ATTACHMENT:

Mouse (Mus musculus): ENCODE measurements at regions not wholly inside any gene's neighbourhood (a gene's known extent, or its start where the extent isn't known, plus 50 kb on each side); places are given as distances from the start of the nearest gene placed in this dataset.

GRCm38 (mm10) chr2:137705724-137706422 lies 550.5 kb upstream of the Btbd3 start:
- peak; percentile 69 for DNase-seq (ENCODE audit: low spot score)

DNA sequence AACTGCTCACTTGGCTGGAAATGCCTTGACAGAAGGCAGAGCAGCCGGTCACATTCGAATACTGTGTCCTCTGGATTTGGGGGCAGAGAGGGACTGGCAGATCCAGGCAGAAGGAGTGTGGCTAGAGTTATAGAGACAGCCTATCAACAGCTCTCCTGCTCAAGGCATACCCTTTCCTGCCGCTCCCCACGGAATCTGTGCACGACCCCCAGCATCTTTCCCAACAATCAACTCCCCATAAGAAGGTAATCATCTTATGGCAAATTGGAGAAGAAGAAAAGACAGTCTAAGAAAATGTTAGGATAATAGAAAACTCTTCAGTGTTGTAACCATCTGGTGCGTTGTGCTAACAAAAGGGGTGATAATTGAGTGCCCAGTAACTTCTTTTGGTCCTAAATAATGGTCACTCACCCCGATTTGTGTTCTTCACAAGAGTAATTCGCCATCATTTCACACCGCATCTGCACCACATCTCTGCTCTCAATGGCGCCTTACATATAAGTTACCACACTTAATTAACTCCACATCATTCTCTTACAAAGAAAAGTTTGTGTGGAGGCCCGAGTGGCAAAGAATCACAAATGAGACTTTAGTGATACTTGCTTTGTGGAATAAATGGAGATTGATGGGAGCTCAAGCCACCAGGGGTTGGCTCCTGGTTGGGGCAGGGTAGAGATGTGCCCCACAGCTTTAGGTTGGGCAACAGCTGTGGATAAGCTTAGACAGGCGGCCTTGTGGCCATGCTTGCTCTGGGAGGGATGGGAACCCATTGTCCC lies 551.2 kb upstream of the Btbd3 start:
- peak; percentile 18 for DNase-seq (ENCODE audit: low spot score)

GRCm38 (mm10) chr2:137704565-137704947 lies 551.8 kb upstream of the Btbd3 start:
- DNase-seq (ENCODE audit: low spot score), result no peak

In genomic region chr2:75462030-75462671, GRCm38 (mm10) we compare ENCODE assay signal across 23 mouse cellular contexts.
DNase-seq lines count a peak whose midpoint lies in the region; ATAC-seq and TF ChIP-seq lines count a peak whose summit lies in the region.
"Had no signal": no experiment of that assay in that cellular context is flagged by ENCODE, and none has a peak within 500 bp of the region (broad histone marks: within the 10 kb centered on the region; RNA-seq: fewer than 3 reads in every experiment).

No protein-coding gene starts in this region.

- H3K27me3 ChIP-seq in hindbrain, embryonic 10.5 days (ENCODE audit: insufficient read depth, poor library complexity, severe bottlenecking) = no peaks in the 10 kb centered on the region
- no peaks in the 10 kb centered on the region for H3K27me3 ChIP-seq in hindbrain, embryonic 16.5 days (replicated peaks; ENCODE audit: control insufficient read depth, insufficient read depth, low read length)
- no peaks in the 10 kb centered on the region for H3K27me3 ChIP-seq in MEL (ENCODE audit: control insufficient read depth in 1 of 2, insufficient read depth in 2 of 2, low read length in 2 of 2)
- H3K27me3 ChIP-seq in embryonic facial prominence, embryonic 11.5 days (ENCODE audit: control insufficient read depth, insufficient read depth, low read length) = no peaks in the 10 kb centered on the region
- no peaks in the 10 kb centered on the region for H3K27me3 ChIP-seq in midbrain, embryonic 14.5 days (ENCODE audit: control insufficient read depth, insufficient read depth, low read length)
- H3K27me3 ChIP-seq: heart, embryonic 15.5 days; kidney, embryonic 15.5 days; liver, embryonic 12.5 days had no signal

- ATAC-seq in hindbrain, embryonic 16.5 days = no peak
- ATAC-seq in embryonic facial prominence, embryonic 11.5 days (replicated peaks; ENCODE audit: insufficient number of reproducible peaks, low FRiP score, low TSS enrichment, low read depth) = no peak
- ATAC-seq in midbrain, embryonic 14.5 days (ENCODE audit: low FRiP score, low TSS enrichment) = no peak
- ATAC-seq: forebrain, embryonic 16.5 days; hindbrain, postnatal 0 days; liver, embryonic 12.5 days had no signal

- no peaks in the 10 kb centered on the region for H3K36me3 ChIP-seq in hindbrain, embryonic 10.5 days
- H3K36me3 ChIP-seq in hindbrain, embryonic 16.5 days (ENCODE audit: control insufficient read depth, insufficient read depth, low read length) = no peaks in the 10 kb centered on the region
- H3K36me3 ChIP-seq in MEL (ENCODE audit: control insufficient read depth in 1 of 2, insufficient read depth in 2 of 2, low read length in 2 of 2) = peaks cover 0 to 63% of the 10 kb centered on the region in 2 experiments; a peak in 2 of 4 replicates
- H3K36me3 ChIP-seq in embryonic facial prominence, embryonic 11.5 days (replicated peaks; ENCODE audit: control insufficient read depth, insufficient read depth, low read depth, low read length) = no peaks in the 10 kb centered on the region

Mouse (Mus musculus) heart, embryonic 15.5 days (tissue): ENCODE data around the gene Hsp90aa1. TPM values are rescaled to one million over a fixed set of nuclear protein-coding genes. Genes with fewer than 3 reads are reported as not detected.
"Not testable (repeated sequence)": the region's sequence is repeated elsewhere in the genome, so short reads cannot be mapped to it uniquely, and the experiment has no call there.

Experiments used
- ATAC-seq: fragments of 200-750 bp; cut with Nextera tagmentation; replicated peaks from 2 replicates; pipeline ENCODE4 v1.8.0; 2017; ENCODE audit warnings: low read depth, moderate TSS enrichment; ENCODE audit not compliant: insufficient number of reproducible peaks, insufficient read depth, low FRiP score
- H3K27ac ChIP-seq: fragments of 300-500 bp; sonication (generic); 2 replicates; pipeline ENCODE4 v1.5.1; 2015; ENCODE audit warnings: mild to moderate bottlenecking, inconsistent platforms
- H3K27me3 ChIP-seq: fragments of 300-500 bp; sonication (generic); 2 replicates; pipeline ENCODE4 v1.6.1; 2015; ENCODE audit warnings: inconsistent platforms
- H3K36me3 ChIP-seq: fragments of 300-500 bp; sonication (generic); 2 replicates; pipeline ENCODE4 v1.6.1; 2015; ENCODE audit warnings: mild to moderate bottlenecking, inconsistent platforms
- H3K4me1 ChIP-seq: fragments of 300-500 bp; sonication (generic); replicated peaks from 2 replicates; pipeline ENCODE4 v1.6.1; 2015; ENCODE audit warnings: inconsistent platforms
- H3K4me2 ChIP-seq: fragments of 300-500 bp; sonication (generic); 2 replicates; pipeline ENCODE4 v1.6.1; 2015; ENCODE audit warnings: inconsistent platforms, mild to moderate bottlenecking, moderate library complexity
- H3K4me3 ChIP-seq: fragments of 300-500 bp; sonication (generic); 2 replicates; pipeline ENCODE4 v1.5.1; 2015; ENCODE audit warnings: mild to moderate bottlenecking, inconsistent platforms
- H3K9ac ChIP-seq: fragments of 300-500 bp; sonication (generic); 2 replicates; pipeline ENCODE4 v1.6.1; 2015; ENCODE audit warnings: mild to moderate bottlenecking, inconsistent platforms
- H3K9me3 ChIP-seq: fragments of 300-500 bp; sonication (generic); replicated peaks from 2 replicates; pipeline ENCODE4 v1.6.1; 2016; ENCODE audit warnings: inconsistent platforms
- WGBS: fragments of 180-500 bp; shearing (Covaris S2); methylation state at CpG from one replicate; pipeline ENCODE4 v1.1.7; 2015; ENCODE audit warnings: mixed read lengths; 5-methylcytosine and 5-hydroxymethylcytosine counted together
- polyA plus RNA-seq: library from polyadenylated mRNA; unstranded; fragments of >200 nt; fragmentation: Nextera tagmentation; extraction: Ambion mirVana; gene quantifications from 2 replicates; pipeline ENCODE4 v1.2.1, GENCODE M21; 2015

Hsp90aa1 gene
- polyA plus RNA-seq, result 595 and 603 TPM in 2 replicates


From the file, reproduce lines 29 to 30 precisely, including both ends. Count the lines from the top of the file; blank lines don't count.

- ATAC-seq: fragments of 200-750 bp; cut with Nextera tagmentation; replicated peaks from 2 replicates; pipeline ENCODE4 v1.8.0; 2017; ENCODE audit warnings: low read depth, moderate TSS enrichment; ENCODE audit not compliant: insufficient number of reproducible peaks, insufficient read depth, low FRiP score
- H3K27ac ChIP-seq: fragments of 300-500 bp; sonication (generic); 2 replicates; pipeline ENCODE4 v1.5.1; 2015; ENCODE audit warnings: mild to moderate bottlenecking, inconsistent platforms